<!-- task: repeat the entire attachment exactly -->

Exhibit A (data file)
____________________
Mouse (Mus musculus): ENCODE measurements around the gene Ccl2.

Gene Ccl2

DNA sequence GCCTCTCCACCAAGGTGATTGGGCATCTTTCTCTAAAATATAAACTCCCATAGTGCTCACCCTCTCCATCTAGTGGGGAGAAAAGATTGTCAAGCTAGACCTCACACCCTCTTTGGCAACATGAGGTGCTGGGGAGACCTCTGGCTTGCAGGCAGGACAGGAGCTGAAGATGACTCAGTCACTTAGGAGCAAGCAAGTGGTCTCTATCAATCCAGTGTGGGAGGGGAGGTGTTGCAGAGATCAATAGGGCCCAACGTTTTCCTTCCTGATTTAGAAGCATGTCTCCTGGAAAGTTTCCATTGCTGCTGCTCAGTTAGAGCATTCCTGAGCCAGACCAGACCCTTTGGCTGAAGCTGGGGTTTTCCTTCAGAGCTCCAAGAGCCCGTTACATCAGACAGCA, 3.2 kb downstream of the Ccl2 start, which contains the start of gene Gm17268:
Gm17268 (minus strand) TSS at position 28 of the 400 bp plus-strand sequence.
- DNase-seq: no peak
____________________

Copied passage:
Mouse (Mus musculus): ENCODE measurements around the gene Ccl2.

Gene Ccl2

DNA sequence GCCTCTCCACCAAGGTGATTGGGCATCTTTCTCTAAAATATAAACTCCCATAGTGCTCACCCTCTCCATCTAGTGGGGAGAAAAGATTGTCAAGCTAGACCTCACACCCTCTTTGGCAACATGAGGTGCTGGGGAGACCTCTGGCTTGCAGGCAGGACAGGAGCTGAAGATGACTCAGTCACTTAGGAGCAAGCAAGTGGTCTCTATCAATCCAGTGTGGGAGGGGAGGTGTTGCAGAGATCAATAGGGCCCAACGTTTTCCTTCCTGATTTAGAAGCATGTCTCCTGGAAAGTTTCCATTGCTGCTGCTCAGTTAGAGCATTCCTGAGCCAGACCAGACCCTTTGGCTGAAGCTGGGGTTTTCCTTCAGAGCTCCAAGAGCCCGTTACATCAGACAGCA, 3.2 kb downstream of the Ccl2 start, which contains the start of gene Gm17268:
Gm17268 (minus strand) TSS at position 28 of the 400 bp plus-strand sequence.
- DNase-seq: no peak